"He knows that this act - if he wears the right clothes, speaks the right way and says the right thing - can get him places."
Of course, his mother isn't fooled by the facade.
"She's probably the only person who truly does [see through it], and I think that scares Mike, it rattles him."
But rather than cutting out the act, Mike decides he has to cut his mother out of his life.
"He needs to turn his back on his relationship with his mother, because it's the only way he can really achieve his ambitions.
"It's an interesting comment on ambition - having a bit of drive in life is a good thing, but if ambition takes the wrong turn, it can be incredibly poisonous," Hughes adds.
He reveals the day spent filming the tense scenes between Mike and his mother was one of his favourites.
"I always find the relationships between my characters and their parents fascinating," he says. "You can trace a lot of people's problems back to childhood."
Actor, model, musician... psychologist? Who knows what the future holds for this bright young star.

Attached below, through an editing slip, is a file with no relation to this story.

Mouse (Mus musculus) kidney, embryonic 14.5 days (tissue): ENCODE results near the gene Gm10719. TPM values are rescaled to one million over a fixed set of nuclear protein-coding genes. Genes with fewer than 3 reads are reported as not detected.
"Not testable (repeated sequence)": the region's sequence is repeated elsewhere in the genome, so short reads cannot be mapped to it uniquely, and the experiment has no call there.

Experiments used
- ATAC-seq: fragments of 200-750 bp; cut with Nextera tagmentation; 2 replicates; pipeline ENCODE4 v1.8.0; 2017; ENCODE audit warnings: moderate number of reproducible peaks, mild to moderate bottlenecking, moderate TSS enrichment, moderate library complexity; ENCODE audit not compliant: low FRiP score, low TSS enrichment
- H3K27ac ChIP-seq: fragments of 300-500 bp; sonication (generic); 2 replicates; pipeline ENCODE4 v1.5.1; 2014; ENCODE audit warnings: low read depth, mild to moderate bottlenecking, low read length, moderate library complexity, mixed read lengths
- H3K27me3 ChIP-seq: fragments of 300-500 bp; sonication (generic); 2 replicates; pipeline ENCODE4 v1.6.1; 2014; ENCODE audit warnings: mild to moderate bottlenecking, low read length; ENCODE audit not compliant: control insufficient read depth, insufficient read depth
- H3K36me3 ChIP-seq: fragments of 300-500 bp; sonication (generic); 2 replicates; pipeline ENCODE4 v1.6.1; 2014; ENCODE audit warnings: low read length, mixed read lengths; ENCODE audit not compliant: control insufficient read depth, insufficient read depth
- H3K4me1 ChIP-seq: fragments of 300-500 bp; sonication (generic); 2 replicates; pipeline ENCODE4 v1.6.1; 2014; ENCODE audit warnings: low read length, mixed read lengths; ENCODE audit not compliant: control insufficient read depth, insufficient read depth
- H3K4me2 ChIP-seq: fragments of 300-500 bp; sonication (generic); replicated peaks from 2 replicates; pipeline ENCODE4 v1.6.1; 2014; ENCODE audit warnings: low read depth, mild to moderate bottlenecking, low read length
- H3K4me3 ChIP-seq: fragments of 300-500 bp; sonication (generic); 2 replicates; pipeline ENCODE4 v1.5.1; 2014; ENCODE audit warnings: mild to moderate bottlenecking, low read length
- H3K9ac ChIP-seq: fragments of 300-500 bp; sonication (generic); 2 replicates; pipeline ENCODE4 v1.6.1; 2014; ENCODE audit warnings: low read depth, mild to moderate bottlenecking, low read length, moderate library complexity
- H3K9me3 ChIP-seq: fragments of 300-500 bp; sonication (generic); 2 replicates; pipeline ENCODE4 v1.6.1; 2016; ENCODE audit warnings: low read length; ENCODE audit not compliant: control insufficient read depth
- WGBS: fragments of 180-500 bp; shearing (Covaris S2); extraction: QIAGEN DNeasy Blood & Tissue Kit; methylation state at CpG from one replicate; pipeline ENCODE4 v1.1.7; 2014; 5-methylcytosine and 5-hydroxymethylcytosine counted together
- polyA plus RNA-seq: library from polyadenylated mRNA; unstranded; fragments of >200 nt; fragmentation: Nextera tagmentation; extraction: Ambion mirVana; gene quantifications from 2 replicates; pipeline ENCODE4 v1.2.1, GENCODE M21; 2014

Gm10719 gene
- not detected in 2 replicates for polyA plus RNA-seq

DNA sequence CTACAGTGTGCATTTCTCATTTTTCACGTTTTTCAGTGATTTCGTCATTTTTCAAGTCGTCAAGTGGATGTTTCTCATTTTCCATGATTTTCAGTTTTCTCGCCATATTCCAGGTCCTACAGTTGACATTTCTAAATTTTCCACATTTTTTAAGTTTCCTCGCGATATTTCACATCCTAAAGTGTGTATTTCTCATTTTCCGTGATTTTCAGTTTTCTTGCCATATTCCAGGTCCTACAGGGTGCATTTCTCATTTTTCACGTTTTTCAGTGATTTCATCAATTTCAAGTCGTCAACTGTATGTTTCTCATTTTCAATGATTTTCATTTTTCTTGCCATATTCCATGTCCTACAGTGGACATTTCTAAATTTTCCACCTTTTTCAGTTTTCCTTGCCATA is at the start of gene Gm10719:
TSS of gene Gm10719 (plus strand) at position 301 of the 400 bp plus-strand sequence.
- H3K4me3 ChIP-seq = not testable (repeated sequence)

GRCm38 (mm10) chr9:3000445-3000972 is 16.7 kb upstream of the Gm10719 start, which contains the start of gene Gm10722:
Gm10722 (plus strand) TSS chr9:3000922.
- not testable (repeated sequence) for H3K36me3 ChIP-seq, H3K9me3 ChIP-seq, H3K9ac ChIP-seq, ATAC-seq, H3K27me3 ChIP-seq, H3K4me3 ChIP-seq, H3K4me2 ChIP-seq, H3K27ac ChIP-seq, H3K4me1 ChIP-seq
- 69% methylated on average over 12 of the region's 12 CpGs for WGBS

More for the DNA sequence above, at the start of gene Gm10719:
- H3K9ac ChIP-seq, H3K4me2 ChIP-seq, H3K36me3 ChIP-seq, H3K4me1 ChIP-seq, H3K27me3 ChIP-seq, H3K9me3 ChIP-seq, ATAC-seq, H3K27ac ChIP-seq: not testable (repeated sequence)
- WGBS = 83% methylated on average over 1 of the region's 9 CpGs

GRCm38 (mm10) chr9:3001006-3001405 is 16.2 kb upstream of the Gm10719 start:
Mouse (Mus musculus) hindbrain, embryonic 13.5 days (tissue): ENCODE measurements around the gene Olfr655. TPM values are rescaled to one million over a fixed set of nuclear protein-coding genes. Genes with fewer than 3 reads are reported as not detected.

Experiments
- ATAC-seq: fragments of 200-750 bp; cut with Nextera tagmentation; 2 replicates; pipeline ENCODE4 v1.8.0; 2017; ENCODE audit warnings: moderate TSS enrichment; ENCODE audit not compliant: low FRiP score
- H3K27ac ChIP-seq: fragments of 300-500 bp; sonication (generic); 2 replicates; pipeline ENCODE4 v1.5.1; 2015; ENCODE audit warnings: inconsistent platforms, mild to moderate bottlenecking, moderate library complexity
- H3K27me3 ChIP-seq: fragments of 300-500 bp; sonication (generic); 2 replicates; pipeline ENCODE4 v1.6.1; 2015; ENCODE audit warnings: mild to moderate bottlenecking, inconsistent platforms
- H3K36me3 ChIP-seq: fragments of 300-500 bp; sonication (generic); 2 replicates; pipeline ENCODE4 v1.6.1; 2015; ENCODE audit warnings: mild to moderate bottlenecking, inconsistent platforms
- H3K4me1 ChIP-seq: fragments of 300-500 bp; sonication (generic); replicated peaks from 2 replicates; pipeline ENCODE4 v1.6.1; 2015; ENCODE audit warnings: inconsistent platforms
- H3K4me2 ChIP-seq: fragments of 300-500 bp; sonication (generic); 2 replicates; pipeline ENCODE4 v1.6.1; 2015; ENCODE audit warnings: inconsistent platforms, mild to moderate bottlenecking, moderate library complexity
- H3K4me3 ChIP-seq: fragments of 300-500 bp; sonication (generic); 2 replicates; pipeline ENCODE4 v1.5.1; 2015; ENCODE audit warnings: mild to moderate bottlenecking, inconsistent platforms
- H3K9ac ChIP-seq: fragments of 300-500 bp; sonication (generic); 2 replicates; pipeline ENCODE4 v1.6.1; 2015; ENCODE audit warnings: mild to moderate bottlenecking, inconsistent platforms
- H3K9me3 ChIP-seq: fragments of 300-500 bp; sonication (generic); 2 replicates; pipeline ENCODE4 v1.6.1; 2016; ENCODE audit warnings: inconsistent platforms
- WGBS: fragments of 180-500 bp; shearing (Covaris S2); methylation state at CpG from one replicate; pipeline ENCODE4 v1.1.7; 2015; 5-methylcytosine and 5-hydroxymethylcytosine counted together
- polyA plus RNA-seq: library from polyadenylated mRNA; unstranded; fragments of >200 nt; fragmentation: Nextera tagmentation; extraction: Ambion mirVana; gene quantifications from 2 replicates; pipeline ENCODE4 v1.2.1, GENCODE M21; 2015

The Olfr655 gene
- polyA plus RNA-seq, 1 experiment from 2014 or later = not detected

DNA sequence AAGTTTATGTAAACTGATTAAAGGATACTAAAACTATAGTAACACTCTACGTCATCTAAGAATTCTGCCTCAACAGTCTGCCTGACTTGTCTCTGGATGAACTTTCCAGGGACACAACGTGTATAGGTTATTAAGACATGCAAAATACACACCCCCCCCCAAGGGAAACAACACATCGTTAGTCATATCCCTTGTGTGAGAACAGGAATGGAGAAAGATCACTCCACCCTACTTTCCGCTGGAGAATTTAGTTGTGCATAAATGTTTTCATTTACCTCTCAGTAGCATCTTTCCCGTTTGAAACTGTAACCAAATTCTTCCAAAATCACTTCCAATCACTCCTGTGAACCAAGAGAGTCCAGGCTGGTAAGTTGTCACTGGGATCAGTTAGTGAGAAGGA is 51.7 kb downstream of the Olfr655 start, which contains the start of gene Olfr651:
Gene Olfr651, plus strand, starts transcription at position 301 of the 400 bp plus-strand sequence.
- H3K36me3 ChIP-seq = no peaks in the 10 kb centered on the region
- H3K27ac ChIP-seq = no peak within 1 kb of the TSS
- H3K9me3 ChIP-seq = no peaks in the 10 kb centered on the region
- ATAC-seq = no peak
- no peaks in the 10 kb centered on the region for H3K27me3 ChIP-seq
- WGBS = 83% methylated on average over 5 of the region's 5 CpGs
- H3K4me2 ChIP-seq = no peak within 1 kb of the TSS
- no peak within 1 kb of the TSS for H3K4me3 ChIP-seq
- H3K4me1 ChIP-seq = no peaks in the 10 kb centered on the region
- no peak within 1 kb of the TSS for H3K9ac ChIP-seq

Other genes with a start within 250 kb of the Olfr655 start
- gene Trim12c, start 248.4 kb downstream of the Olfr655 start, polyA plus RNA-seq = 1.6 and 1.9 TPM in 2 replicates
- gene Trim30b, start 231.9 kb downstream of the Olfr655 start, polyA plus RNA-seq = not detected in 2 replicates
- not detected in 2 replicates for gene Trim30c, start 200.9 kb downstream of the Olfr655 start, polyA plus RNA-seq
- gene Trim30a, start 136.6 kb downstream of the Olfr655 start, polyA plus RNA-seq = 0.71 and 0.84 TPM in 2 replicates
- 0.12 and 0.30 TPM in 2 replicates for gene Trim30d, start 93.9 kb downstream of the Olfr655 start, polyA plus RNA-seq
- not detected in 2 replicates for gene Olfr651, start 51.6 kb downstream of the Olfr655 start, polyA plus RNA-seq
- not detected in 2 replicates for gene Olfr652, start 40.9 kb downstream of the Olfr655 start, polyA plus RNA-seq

EXTRA TIME - ENDLESS NIGHT STARS
:: Tamzin Outhwaite - Playing Mike's mother, Outhwaite first became a household name playing Melanie Owen in EastEnders and has recently replaced Amanda Redman to play Sandra Pullman in New Tricks.
:: Hugh Dennis - One half of comedy duo Punt & Dennis, he's a regular on Mock The Week and stars as harassed dad Pete in Outnumbered.
:: Wendy Craig - She's nearly 80 and has appeared in some of Britain's best sitcoms, from Not In Front Of The Children to Butterflies and The Royal.
:: Glynis Barber - South African-born Barber starred as Glenda Mitchell in EastEnders. She's also appeared in Blake's 7, Dempsey And Makepeace, Night And Day and Emmerdale.
:: Aneurin Barnard - Rising Welsh star Barnard's appeared in movies including Ironclad, Hunky Dory, Citadel and the BBC Four film We'll Take Manhattan, as photographer David Bailey.
:: Agatha Christie's Marple: Endless Night airs on ITV on Sunday, December 29